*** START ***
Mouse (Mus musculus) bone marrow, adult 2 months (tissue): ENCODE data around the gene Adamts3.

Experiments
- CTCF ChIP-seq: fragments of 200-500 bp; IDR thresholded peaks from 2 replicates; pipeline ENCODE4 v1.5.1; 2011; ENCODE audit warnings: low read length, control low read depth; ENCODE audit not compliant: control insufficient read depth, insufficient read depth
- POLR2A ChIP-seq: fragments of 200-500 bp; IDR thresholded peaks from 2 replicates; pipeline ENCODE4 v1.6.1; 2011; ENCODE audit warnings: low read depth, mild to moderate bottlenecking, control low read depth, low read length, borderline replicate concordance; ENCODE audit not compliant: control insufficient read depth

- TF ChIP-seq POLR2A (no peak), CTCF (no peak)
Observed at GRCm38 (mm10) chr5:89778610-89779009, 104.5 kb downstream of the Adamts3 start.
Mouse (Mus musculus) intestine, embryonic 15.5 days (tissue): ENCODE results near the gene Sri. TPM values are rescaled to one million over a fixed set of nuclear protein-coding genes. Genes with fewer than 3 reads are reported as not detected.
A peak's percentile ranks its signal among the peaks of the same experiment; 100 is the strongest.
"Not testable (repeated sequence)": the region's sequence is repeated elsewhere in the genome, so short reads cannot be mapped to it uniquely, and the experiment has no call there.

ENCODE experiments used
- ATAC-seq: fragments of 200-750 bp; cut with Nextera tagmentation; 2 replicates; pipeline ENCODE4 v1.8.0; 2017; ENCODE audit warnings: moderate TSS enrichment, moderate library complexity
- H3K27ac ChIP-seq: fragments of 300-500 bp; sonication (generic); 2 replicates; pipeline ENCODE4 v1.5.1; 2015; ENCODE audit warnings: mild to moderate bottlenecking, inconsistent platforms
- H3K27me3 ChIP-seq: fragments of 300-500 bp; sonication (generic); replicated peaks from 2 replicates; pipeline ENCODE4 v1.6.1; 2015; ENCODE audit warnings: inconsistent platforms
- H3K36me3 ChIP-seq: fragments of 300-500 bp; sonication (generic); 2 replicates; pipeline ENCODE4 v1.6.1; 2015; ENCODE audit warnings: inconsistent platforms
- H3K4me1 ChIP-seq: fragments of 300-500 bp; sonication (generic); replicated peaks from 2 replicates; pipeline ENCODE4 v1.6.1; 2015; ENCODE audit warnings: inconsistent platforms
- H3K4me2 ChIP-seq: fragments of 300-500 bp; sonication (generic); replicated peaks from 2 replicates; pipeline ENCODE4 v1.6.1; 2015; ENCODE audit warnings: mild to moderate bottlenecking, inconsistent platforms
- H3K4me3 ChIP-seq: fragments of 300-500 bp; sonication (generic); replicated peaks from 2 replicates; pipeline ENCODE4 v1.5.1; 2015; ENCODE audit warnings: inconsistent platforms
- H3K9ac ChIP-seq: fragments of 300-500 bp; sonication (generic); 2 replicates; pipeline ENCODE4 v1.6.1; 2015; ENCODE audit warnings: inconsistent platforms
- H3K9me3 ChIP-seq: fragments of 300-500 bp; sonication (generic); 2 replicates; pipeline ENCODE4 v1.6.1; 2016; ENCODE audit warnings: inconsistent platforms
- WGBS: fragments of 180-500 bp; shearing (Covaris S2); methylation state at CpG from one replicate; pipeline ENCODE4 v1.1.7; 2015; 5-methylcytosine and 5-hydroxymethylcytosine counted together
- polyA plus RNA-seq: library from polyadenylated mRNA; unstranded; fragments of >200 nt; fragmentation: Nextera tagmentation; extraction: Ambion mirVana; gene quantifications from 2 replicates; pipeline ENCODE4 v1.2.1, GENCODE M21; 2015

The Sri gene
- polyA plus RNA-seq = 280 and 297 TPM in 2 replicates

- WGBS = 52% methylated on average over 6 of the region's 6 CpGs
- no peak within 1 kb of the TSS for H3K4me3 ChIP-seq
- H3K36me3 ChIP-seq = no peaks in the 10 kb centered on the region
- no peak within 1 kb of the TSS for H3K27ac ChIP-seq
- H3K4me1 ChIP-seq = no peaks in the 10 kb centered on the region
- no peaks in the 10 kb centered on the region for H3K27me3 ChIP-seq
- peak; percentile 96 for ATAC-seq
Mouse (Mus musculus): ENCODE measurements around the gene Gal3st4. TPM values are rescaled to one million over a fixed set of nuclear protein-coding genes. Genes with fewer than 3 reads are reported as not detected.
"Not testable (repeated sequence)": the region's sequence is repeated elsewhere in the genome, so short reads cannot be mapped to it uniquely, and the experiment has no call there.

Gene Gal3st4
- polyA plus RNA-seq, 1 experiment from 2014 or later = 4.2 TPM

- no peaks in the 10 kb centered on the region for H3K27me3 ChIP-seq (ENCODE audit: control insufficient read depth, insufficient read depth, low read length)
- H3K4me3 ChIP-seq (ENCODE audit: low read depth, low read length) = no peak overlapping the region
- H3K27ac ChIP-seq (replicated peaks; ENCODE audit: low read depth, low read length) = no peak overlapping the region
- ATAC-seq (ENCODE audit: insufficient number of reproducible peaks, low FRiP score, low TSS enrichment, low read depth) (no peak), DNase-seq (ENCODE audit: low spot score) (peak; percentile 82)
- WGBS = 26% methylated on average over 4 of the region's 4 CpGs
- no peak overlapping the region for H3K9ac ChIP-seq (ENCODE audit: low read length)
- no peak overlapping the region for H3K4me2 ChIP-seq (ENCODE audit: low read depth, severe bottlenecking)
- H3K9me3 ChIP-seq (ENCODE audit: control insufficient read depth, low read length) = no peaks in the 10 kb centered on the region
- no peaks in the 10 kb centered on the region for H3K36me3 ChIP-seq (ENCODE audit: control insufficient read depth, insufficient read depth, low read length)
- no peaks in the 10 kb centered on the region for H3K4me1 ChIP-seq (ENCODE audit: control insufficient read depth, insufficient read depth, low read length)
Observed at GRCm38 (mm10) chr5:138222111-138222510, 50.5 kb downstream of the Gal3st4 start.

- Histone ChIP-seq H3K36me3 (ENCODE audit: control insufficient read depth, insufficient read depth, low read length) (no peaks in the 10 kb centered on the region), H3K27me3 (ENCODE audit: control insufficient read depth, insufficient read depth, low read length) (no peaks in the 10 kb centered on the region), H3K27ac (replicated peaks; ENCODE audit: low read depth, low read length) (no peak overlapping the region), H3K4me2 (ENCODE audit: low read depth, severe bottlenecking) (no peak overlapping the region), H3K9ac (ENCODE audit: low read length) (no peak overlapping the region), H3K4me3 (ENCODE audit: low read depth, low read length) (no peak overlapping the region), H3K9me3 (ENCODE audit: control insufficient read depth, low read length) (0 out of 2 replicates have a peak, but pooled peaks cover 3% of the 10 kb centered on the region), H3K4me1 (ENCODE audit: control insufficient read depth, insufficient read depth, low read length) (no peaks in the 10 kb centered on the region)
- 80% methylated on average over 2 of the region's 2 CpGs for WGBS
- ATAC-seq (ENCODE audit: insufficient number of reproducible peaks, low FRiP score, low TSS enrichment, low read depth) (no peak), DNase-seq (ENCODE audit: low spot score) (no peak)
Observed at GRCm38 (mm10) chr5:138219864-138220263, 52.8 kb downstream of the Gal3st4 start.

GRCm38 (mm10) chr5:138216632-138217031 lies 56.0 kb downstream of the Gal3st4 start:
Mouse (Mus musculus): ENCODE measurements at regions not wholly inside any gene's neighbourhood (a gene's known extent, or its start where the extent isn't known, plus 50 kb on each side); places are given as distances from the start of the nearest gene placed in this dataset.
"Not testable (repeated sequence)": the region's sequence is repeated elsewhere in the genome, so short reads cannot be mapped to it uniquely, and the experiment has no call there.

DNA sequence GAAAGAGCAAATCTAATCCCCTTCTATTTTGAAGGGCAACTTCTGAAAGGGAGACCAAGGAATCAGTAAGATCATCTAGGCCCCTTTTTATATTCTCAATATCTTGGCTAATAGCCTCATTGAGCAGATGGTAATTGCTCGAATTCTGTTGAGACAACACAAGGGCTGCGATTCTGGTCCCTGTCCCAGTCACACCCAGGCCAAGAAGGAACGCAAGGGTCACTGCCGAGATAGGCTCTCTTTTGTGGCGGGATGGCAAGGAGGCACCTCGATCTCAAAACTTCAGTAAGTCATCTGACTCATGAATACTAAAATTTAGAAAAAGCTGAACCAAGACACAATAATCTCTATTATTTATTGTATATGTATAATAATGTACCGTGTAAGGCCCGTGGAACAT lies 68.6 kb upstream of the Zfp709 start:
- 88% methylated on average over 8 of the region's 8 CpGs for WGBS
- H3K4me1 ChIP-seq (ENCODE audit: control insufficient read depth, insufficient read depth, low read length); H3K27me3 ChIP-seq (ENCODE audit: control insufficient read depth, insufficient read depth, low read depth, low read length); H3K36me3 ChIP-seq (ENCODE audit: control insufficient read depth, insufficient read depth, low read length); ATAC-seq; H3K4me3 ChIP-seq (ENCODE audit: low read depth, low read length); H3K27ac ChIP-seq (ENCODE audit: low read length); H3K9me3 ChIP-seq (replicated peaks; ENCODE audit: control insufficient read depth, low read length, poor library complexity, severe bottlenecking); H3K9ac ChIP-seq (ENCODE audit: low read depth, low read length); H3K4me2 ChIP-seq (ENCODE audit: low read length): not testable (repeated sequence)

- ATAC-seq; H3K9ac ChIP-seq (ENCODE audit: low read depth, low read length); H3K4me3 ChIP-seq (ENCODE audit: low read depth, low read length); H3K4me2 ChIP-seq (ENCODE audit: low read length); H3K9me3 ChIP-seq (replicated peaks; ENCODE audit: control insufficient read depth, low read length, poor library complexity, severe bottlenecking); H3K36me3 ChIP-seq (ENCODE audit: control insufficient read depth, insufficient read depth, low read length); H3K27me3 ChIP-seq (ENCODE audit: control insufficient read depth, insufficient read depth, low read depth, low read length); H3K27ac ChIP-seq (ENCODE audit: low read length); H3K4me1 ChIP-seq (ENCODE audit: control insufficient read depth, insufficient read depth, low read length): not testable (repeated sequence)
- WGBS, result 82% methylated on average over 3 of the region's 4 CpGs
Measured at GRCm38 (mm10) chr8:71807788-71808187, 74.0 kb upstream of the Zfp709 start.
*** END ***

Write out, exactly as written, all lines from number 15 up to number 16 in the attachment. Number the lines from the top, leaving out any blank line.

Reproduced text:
- H3K4me1 ChIP-seq: fragments of 300-500 bp; sonication (generic); replicated peaks from 2 replicates; pipeline ENCODE4 v1.6.1; 2015; ENCODE audit warnings: inconsistent platforms
- H3K4me2 ChIP-seq: fragments of 300-500 bp; sonication (generic); replicated peaks from 2 replicates; pipeline ENCODE4 v1.6.1; 2015; ENCODE audit warnings: mild to moderate bottlenecking, inconsistent platforms